Hourglass Dress – Made by Runi
It’s time for another Fitting Experiment!
What is that, you ask?
We are a group of sewists of different shapes and sizes, sewing the same pattern to show you the fit across the board.
You can read all about our previous (and first) installement, HERE.
This time we are featuring a much-loved pattern from Made by Runi, the Hourglass Dress.
The pattern comes with a few options:
I opted to make the fitted version with hourglass panel both on front and back, shoulder details and short sleeves.
Ok, before I get into the fit I want to talk about how this was a somewhat different experience as far as sewing pdf patterns go. Made by Runi is an European (Norway) based company and does things a bit different from the companies I usually blog about.
For instance, the pattern does not include seam allowances. You get to choose your preferred SA and add it to either your pattern pieces or take it into account when cutting the fabric.
Something else that is different is the fact that after purchase you get the pattern pieces, but the instructions are available to download via their blog/website via a link on the pattern listing.
I’m, personally, not a huge fan of drawing/adding seam allowance, but in this case it’s worth it.
I love this dress!
The pattern has great drafting, making it easier to achieve a good fitting garment.
My measurements at the time of making this dress were:
The past months have affected my eating habits and my measurements have been fluctuating like nothing else. It’s really important to always measure yourself before sewing and not go by guesses or estimates.
Accurate measurements are the first step for a great fitting piece of clothing.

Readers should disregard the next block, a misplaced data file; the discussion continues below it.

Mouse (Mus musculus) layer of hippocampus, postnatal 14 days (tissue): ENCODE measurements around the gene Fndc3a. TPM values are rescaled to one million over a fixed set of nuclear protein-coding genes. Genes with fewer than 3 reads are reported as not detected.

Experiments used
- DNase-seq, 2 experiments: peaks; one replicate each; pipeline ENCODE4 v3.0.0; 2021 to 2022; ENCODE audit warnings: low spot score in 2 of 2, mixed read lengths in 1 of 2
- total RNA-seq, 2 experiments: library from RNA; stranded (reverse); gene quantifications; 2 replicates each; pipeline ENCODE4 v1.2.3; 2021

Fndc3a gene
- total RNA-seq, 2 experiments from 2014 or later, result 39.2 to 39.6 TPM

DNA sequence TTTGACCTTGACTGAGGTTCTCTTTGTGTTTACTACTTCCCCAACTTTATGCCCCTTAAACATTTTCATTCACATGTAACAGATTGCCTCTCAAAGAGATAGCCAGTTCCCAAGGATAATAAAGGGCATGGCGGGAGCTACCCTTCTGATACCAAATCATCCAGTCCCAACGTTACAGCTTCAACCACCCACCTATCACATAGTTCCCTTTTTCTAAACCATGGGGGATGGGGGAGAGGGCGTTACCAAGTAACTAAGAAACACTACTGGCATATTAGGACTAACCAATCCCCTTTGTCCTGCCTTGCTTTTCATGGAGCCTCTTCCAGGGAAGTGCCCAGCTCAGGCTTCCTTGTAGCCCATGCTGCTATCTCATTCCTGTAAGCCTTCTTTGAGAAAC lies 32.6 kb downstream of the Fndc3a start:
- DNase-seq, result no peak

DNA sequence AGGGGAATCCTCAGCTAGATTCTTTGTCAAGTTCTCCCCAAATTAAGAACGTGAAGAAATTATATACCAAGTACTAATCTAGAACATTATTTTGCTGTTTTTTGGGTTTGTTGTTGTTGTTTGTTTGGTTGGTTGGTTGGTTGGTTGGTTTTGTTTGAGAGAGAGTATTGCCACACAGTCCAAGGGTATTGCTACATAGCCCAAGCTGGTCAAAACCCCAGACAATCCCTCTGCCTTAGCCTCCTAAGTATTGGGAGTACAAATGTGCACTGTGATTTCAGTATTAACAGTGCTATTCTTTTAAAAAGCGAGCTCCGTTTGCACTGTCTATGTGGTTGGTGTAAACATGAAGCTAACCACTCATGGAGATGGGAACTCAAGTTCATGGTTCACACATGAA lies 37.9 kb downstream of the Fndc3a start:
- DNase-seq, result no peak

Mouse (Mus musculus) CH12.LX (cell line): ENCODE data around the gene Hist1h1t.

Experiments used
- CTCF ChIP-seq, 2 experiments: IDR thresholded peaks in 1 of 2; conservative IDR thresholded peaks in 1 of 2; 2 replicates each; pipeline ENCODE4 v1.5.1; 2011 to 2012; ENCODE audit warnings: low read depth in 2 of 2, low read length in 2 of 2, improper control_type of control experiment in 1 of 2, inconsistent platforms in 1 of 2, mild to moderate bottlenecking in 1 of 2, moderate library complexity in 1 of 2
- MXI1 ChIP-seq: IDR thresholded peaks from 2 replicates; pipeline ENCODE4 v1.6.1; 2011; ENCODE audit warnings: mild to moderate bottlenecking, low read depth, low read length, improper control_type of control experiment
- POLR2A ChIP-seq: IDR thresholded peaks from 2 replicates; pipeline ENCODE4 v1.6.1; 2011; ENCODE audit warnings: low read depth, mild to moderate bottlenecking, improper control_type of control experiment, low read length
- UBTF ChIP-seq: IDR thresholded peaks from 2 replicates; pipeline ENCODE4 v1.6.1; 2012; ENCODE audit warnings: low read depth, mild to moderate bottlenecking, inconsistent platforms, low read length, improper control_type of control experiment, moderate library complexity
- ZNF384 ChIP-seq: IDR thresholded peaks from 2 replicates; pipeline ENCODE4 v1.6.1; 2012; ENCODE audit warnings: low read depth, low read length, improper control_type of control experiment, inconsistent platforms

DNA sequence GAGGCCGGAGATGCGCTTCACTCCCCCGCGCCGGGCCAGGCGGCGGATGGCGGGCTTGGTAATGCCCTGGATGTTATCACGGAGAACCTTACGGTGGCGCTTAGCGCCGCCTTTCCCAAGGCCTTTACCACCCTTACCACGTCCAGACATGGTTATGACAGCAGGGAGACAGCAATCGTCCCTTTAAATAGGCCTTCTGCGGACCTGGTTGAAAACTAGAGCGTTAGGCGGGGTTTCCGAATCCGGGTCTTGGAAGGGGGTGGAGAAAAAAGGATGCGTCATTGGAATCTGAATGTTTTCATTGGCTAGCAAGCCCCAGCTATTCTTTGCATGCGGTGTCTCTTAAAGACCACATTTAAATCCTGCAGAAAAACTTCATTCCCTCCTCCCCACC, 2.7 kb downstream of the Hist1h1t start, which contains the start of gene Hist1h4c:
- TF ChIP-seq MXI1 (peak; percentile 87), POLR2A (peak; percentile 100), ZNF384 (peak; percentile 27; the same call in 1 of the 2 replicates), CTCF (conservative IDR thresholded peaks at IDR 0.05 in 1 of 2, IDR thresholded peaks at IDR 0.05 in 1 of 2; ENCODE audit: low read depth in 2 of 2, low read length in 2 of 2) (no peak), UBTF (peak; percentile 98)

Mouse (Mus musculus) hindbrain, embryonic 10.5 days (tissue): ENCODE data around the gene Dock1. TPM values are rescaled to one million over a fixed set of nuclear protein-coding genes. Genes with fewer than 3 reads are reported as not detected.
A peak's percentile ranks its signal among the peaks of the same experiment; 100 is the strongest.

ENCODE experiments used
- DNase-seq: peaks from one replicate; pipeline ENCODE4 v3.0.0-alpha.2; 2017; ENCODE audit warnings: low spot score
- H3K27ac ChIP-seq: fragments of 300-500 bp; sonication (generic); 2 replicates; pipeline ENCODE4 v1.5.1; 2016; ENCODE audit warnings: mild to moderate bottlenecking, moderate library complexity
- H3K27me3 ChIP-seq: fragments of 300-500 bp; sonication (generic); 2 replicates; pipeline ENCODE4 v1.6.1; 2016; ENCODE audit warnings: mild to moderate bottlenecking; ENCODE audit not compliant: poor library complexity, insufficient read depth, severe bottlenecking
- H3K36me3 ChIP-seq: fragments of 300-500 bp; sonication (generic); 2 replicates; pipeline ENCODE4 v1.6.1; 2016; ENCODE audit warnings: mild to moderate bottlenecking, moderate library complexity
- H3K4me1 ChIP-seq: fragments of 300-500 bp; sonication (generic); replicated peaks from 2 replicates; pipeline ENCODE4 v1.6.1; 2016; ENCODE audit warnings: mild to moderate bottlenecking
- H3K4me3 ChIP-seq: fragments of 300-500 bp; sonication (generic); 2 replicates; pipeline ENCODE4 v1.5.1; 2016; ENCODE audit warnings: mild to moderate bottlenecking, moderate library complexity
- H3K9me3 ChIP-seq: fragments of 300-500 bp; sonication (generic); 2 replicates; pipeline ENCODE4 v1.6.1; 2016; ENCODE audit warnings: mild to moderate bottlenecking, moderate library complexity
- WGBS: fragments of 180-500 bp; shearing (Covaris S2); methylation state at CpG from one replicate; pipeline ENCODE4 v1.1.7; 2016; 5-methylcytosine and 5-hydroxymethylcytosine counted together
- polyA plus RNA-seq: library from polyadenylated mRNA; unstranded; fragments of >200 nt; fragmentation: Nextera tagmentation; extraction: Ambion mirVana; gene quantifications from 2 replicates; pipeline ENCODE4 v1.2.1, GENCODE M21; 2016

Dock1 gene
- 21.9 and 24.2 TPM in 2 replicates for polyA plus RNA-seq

My measurements put me in a size 8 for bust and waist and size 18 for hips.
I graded the pattern pieces accordingly.
But as I took my fabric in consideration, lightweight viscose tricot with plenty stretch and not an amazing recovery, I decided to grade the front panel to a size 14, instead of 18.
The reason for it is that I’m at the lower end of size 18 and carry most of my measurement on the backside (yeah, it’s a nice way to say that I have a big bum lol). If the fabric had more body and/or better recovery I probably would’ve graded the front panel to size 16 or 18.
I couldn’t find info about the height that Runi drafts for, so I measured the side waist of the pattern piece and compared it to mine as I have a long torso and a lot of times I need to add length there.
I added 2″ to the side waist and by holding the pattern piece against my body I decided to add another 1.5″ to the length of the dress.
That’s it, those were the only adjustments I had to make to the pattern in order to make this dress that I’m in love with.
One thing that I need to note that I did differntly from the pattern is that I decided to hem the sleeves and skirt of the dress instead of adding biding and/or trim.
If you’re a beginner, this isn’t a difficult pattern to sew. BUT, the instructions may seem a bit too vague if you’re just starting your sewing journey.
There’s no need to let that stop you from making it though. If you get stumped at any point, the Made By Runi Facebook group is a great resource if you need any help, or are just looking for some inspiration. 😉
My final thoughts on this pattern is that it’s absolutely worth the extra “hassle”of adding the seam allowance to the pattern pieces, becuase not only it’s very very well drafted, it’s also a super cute dress! <3
A special thank you to Made by Runi for sponsoring The Fitting Experiment makers with patterns so that we can share our thoughts with you.
Please check out the other makers: